US authorises use of millimetre-wave spectrum for tests by Amazon Prime Air

The US Federal Communications Commission has granted permission to Amazon Prime Air for drone testing over the next two years using millimeter-wave spectrum, reports RCR Wireless. The company, which plans to launch drone delivery in two cities this year, wants to conduct testing at three other US locations.

Amazon requested that most of the details of its Special Temporary Authority permit be kept confidential, citing competitive concerns. But a few points remained public: Amazon Prime Air wants to test the use of mmWave spectrum at 60.86-62.78 GHz, using a transmit power of 100 mW. It intends to have 54 sites in a 130-mile radius in the Seattle area, six within 130 miles of San Bernardino, California and 39 sites within a 130-mile radius around Tracy, California, according to its filing, says RCR Wireless.

In its request for supporting documents on its experiments in the spectrum to be handled confidentially, the company wrote, “Amazon Prime Air is submitting the information in support of its request to begin experimental testing. This authorization is necessary for Amazon Prime Air to effectively test and develop its drone systems and other new technologies.”

The STA extends from until September 2024.

RCR Wireless reports: Amazon first announced its drone delivery program in late 2013 and predicted the service could be ready within five years. But it has taken until this year for the company to get to the verge of actual launches; it says it has gone through a number of prototype designs as well as earning an air carrier certification from the Federal Aviation Administration. This summer, Amazon announced that its first location for drone deliveries would be in the rural town of Lockeford, California; in mid-July, it followed up with news that College Station, Texas would also have a drone delivery service this year. Amazon didn’t give specific dates for service to begin in those locations, but said that it would start “later this year.”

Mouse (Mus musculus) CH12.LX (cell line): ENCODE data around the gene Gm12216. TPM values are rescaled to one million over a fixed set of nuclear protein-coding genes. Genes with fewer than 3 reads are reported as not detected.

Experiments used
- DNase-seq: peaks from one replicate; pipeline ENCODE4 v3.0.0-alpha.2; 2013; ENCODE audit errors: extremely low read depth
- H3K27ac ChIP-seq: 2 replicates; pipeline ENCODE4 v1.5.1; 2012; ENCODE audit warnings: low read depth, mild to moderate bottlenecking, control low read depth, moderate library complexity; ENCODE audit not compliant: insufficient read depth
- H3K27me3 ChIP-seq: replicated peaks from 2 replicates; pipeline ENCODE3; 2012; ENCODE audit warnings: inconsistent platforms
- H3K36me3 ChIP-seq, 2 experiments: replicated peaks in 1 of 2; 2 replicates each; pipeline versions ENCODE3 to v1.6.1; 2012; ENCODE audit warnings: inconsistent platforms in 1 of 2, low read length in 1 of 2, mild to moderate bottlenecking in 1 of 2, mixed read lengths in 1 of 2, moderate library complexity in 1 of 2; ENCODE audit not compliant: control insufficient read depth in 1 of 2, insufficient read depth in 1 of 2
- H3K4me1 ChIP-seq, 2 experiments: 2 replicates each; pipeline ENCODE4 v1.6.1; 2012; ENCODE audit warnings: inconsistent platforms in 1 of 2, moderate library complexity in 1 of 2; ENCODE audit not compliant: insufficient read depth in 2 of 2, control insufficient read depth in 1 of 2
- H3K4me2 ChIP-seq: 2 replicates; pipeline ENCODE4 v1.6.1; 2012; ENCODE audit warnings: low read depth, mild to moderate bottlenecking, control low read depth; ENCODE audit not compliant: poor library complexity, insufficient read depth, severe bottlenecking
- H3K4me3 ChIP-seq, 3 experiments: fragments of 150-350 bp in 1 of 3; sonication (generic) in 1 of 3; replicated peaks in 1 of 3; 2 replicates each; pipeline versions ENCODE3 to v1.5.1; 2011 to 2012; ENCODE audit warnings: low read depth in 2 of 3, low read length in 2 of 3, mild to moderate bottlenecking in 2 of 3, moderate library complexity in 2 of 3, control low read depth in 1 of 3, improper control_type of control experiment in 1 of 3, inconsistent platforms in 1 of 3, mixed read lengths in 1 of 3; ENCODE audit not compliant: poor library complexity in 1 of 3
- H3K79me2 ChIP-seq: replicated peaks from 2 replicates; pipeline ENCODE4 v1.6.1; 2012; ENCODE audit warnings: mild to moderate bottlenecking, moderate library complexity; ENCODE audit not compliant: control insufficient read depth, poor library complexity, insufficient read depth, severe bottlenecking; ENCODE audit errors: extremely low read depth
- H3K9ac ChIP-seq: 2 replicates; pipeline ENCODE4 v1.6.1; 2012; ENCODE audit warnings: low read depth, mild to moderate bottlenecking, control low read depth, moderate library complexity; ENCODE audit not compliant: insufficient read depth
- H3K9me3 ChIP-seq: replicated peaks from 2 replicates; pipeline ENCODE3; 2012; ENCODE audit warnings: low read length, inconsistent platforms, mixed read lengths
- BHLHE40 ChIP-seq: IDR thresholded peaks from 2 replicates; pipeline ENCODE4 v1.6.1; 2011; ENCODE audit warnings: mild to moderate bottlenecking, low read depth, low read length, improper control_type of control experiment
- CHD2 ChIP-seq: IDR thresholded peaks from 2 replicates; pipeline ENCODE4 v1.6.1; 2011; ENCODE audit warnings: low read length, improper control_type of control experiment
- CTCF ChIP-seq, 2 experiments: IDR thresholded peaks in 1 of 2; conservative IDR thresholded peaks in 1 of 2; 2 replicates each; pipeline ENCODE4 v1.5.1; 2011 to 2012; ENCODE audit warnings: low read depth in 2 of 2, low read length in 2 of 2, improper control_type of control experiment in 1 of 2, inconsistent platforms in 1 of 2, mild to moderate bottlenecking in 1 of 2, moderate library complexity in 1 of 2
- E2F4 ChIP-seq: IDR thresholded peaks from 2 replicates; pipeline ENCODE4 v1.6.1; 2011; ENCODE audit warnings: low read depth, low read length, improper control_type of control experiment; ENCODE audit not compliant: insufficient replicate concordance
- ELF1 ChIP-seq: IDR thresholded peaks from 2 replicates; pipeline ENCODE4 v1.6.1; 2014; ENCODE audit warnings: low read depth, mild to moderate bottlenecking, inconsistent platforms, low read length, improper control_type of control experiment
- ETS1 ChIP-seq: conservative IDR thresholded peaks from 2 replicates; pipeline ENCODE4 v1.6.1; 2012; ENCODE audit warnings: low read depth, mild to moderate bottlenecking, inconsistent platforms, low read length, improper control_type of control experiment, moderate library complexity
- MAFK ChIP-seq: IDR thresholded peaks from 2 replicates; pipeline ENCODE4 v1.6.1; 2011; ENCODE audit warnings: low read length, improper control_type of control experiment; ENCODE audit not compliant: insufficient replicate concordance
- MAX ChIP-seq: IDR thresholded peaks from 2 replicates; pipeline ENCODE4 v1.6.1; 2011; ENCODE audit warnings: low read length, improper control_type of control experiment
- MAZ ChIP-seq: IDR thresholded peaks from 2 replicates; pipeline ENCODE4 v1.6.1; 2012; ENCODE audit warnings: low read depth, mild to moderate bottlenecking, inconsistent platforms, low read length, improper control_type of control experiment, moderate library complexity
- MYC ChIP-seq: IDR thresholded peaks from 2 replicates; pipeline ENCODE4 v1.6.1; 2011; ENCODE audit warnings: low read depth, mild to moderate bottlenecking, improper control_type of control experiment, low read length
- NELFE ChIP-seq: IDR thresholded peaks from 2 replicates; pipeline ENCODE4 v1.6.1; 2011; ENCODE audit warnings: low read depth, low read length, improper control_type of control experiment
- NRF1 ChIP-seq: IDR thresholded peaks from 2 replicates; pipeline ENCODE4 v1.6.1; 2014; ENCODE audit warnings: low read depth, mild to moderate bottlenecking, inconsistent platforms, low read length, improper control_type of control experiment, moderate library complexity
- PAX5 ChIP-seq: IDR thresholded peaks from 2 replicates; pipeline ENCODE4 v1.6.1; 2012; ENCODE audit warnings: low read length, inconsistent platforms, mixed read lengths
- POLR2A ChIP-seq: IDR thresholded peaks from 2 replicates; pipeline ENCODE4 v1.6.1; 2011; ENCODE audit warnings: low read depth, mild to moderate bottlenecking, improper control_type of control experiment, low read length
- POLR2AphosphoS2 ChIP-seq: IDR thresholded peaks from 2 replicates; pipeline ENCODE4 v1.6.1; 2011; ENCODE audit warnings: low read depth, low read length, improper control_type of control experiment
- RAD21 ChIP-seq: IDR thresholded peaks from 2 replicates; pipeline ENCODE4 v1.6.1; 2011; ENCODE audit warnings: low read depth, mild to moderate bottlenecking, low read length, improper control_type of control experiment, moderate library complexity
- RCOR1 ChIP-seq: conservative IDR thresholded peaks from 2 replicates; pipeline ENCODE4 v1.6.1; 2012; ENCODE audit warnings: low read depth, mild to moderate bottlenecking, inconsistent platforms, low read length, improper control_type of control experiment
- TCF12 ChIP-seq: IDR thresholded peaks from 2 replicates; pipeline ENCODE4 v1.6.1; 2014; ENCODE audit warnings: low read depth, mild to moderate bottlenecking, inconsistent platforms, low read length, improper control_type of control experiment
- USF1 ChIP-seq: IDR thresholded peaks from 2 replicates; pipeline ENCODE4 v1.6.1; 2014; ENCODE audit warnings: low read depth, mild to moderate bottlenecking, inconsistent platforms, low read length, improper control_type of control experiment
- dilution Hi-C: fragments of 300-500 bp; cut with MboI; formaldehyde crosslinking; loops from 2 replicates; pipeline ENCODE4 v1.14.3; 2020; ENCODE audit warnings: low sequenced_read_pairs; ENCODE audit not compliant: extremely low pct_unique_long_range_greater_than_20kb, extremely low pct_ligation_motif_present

The company told the Washington Post in June that it had begun reaching out to residents within a four-mile radius of its Lockeford site to enlist customers who wanted to try the drone delivery service. “Those who sign up will be able to choose from a selection of items under five pounds being stored at a small nearby warehouse. The drones, which are 6.5 feet wide and almost 4 feet tall, are supposed to drop the packages on a predetermined spot from a height of about four feet,” the Post reported.

“It’s relatively easy to use existing technology to fly a light payload a short distance that’s within your line of sight, but it’s a very different challenge to build a network that can deliver to customers across large communities,” Amazon said in a blog post on the drone delivery service, adding that customer feedback from its early deployment sites will help it to efficiently and safely scale the service.

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